Last year, VoteVets, the liberal political action committee, and the conservative Concerned Veterans for America teamed up to persuade Congress to revoke authorizations of military force passed after Sept. 11. Mr. Trump also replaced the hawkish John R. Bolton with Robert C. O’Brien as his national security adviser. Mr. O’Brien has said the United States needs to redirect its resources from Afghanistan and toward the competition and possible conflicts with China and Russia.
Polls have shown that a majority of veterans have grown disenchanted with the conflicts in Afghanistan and Iraq, which helped Mr. Trump earn strong support among veterans who voted in 2016. Many have been disappointed that troops remain deployed in Afghanistan and that other promises to reduce the military presence in other regions have not been fulfilled.
Exit polls this month suggest that Mr. Trump won veterans 54 percent to 44 percent; in 2016, the poll found he won veterans 60 percent to 34 percent, a major shift that could stem from a variety of factors including his mixed record on these issues.
President-elect Joseph R. Biden Jr. will find himself having to address these political dynamics at home and the realities on the ground as progress toward peace between the Taliban and the Afghan government stalls.
Critics of a fast withdrawal before the Taliban meet the conditions of a recent peace agreement fear that any attempt to pull all American troops by year’s end would potentially result in deaths on the ground. Citing recent escalating violence across the country, they worry that the Taliban could succeed at seizing more territory, especially in the south, the group’s historic center of power.
“It’s irresponsible to make troop reduction your entire political objective,” said Evelyn N. Farkas, a former deputy assistant secretary of defense. “If you withdraw irresponsibly, you put strategic objectives and military lives at risk.”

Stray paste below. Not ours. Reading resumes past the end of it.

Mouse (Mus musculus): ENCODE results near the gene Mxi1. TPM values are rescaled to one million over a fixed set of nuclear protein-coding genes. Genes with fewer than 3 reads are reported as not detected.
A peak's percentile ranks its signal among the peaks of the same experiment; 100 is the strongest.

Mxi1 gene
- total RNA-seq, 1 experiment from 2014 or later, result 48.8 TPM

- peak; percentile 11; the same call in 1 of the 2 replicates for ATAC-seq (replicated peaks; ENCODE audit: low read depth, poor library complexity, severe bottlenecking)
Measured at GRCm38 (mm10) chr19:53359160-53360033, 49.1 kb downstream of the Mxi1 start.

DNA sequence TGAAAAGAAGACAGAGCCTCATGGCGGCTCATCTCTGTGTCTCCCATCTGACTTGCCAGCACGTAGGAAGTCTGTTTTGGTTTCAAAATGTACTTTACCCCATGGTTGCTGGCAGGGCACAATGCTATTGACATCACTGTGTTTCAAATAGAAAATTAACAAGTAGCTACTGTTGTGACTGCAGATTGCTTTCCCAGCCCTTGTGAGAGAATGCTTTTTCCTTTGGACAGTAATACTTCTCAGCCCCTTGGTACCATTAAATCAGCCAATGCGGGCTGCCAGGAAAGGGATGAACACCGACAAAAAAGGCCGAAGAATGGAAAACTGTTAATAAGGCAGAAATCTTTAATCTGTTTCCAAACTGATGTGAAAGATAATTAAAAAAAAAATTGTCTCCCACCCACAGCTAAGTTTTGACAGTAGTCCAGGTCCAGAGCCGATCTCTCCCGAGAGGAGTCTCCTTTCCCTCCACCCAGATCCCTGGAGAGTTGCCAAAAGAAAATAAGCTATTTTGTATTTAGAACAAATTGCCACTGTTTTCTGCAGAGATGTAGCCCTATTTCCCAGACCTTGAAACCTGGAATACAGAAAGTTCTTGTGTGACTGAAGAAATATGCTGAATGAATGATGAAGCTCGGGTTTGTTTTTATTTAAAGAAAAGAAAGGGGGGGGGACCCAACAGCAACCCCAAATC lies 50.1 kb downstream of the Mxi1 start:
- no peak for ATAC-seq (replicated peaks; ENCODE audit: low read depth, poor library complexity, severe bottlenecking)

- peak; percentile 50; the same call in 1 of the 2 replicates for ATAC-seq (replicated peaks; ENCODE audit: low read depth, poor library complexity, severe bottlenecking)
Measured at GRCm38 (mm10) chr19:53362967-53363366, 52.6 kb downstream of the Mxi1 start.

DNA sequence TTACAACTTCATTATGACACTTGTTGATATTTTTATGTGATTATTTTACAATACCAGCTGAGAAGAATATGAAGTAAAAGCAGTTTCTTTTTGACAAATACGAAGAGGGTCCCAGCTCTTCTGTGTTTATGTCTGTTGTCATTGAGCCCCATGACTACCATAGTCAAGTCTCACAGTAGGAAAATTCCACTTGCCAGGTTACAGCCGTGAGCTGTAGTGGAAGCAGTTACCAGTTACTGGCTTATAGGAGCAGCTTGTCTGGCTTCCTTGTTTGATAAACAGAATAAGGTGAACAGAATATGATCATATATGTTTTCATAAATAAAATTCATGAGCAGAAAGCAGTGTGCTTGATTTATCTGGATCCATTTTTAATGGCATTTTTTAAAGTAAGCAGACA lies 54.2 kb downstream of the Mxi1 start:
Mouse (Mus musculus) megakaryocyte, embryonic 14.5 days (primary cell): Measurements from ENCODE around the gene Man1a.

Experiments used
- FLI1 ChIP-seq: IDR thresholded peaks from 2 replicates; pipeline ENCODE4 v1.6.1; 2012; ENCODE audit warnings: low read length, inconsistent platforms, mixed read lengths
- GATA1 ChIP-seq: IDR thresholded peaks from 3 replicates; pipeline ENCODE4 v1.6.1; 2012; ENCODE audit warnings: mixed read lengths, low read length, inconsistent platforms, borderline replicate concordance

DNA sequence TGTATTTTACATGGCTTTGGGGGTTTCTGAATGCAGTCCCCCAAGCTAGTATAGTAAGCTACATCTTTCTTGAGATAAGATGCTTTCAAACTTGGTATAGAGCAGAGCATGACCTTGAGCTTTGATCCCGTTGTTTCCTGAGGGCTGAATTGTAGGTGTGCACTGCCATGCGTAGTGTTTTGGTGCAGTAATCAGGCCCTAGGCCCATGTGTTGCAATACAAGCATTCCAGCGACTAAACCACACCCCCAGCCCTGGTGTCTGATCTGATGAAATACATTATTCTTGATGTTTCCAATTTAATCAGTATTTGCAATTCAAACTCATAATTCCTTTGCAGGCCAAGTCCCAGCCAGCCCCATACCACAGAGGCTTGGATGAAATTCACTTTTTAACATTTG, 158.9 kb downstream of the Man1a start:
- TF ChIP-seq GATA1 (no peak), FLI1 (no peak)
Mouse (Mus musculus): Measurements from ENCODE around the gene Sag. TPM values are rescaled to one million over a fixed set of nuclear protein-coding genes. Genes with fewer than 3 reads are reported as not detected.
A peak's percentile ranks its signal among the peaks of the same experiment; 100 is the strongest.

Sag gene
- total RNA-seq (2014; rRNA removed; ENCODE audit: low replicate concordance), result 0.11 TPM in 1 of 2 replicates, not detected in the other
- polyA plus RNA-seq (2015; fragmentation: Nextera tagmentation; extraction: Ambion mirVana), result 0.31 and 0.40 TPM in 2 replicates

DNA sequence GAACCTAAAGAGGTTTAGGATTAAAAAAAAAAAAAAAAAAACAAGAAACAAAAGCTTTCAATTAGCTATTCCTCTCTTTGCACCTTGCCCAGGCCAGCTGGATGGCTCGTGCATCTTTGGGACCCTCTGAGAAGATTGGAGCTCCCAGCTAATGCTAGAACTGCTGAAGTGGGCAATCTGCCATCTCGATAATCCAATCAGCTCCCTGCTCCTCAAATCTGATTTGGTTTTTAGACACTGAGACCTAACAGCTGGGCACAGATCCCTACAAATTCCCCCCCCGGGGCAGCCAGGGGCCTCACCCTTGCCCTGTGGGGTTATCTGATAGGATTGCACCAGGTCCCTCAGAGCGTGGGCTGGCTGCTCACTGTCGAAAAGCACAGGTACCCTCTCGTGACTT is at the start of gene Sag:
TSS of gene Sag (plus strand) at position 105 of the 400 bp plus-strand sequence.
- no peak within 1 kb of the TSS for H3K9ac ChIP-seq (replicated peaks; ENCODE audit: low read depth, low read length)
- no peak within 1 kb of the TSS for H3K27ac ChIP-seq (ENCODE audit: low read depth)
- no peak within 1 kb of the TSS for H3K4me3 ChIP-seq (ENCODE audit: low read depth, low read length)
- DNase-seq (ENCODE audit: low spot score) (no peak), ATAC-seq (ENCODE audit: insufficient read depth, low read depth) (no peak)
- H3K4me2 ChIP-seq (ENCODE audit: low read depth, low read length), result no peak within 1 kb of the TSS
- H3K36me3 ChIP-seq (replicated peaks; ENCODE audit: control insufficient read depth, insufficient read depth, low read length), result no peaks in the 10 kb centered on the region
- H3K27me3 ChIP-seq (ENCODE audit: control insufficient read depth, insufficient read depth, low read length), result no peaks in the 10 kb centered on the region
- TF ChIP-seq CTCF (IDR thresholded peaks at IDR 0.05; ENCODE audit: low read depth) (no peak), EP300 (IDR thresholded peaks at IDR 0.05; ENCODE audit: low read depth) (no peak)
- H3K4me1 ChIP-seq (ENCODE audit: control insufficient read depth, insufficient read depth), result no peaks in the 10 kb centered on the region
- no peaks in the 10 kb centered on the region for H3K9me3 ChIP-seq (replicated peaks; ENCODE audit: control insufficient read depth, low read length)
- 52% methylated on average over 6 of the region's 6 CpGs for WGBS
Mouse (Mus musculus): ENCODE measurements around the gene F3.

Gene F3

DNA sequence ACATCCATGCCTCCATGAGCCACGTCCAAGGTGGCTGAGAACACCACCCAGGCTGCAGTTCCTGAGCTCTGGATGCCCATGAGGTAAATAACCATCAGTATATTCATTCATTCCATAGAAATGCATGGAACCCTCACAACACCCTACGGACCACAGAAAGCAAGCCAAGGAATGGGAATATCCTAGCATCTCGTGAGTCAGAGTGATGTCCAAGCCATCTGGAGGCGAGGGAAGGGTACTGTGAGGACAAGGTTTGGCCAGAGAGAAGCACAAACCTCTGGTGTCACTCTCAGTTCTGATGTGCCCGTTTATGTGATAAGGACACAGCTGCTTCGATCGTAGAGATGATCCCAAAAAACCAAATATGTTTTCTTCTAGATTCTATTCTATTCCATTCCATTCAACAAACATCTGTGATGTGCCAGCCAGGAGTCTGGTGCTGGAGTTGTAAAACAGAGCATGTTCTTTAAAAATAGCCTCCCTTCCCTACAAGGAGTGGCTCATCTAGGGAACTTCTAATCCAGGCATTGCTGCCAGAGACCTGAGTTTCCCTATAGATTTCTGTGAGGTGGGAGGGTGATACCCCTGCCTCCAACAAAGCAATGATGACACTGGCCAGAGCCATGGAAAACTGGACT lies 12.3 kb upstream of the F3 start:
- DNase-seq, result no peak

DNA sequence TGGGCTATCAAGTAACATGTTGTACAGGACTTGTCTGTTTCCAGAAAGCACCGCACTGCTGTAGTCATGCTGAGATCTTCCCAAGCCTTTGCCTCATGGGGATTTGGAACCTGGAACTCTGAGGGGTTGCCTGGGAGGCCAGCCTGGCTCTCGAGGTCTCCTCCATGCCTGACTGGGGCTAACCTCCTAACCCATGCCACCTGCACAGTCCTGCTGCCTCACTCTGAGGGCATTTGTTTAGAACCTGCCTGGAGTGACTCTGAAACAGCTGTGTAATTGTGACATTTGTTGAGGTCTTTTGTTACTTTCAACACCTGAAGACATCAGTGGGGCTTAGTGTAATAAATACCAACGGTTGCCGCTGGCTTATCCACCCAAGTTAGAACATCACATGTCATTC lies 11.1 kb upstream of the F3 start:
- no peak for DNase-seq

“Those in the Pentagon will use the logistics argument to slow this down,” said Dan Caldwell, a senior adviser to Concerned Veterans for America, a group that has strongly influenced veterans’ policies under Mr. Trump. “People there have slow-walked this and tried to box the president in and that likely upset the president and did not endear Secretary Esper to him.”
Over the last year, the organization has spent over $3 million on advertisements in support of an Afghanistan withdrawal. Conservative news media personalities, including Tucker Carlson, have also advocated the drawdown. If Mr. Trump actually announces an expedited plan, “we are going to go big,” Mr. Caldwell said.
Of course with Mr. Trump, strongly expressed intentions concerning troops often do not come to fruition.
He has also told aides he wanted to greatly reduce the 700 American troops in Somalia — most of them Special Operations forces — and so far that has gone nowhere.
Mr. Ruger said the pressure would remain when Mr. Biden takes office.
“Regardless of who the president is, we will support good policies,” he said. “Getting out of Afghanistan is good policy.”
Thomas Gibbons-Neff contributed reporting from Kabul.